We cannot ignore the role of race and/or religious identity in the media coverage of the two cases either; for unless you are an avid reader of the Belfast Telegraph, the MI5 entrapment story: involving an organization the intelligence agencies believe to be the greatest threat to our national security, is most likely to have passed you by. Contrast that with the wall-to-wall media coverage of and outrage at a cricket ‘scandal’ which posed no direct threat to anyone and one cannot help but notice that in the former case the ‘entrapped’ was white and, whether he wanted to be or not, British, whereas the ‘entrapper’ was a Pakistani Muslim; yet, in the current case, things are the other way round. If we draw further comparisons to other instances involving accused Pakistanis and other Muslims groups we can infer that the former case was not given due prominence because the mere existence of the Real IRA contradicts the narrative offered in the mainstream media that political violence committed by non-state actors is the result of the alleged criminal irrationality of the Muslim faith and not a multi-faceted phenomenon that is inspired to a large degree by genuine political repression; and that Muslims such as “Amir” are a threat rather than an asset in relation to our national security. Similarly, the current match fixing story feeds directly into the media narrative that the British way of life is under threat from foreigners, after all, what is more British than cricket? And who is more foreign than “the tourists”? (As the Pakistani cricket team are constantly referred to in media.)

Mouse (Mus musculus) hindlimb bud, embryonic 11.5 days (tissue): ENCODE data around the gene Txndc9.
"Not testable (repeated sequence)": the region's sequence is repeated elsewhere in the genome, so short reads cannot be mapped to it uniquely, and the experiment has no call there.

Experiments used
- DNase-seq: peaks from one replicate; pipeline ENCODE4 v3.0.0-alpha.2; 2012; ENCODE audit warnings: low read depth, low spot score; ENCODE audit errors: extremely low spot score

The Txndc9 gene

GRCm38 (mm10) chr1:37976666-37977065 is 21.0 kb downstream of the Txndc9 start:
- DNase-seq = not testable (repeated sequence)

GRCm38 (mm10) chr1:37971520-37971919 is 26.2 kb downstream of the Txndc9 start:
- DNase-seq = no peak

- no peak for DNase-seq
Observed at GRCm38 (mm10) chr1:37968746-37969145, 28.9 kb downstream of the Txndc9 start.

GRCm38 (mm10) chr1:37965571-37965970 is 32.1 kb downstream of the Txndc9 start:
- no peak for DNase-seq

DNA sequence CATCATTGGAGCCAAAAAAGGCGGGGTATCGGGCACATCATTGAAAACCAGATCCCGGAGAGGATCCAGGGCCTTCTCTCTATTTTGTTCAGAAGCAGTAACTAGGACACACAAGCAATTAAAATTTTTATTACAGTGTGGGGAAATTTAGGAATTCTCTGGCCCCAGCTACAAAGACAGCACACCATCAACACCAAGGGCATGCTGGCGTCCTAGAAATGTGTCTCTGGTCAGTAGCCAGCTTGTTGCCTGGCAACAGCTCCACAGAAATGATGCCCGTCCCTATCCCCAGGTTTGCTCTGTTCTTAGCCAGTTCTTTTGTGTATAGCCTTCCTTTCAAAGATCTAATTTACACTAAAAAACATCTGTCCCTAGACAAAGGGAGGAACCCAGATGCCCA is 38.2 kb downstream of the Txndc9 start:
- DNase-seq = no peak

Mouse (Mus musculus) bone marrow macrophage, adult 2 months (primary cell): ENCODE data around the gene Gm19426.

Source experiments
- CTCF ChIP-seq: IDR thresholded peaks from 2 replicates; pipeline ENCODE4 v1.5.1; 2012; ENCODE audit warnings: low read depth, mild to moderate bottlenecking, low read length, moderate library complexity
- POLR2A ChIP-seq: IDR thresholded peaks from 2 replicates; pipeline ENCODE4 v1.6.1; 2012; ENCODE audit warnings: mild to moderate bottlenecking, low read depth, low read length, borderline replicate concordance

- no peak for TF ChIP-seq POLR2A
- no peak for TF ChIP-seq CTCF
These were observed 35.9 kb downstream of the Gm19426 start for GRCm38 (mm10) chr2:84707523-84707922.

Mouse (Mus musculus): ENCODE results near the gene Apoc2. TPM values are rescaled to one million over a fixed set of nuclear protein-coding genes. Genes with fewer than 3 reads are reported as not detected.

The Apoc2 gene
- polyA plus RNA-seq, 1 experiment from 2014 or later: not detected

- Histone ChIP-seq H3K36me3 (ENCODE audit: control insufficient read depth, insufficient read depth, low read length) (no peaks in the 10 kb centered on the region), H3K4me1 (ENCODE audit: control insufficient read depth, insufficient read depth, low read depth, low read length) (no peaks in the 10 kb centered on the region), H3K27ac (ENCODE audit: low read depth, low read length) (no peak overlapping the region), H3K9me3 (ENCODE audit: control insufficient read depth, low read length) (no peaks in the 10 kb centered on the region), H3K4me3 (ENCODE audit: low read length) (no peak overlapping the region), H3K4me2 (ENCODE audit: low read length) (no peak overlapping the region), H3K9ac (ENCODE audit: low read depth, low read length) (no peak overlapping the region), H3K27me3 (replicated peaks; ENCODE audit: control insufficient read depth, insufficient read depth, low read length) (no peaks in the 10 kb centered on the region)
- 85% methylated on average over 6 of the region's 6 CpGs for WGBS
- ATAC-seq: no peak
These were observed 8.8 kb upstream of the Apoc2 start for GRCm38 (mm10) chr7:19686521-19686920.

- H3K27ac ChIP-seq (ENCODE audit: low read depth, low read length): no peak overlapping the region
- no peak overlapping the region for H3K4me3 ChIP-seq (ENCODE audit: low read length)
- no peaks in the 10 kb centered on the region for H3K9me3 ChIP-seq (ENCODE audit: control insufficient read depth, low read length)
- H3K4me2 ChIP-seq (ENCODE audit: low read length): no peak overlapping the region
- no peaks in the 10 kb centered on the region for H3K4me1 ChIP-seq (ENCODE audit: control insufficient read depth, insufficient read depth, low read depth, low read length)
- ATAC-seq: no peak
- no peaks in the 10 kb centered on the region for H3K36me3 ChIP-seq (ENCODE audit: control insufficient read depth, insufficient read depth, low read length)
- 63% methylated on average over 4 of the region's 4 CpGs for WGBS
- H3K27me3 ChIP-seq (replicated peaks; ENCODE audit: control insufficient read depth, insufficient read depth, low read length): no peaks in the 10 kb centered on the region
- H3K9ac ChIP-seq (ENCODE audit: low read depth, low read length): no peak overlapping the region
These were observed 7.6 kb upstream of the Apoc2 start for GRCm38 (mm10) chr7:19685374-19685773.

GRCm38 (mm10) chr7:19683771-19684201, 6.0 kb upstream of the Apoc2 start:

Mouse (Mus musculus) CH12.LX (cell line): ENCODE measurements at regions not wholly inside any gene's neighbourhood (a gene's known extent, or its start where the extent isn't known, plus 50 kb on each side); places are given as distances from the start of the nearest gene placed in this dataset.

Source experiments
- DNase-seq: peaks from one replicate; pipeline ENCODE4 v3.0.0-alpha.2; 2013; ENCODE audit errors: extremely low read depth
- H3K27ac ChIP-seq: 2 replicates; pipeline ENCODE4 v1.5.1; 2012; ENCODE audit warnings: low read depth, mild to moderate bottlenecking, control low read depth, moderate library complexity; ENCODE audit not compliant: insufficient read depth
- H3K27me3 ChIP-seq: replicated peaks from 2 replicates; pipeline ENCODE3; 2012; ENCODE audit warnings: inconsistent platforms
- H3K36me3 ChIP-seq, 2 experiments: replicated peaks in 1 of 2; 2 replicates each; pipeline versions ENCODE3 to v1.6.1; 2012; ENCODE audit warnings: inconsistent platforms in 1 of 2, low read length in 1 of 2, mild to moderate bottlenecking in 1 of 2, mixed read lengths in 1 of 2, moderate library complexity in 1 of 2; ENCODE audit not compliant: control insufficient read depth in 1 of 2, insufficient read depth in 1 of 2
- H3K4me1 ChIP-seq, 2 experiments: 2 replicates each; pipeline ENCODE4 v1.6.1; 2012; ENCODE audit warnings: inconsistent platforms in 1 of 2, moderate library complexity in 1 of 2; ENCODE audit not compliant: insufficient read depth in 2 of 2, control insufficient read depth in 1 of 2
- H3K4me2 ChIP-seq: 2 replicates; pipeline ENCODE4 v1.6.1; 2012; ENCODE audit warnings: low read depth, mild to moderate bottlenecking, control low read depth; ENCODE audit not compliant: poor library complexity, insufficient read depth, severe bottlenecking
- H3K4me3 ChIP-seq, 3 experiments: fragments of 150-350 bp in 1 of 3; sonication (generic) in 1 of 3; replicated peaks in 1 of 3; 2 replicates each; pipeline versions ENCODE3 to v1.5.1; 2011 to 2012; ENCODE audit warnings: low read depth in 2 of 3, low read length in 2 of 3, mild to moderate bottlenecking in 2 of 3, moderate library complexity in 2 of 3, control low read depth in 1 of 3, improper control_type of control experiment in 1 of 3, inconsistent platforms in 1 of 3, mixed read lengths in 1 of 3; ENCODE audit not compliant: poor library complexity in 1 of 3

The disparity in reporting could also be seen in the third test match, in which an English bowler, Stuart Broad, threw a ball at Pakistani debutant and leading run-scorer Zulqarnain Haider, at close range in between deliveries causing a lasting injury to his hand and making him unable to play in the fourth test, thus impacting the result of that match far more than the alleged delivery of three no-balls ever would. This, again, received minimal news coverage compared to the recent scandal and only resulted in the docking of half a match’s pay.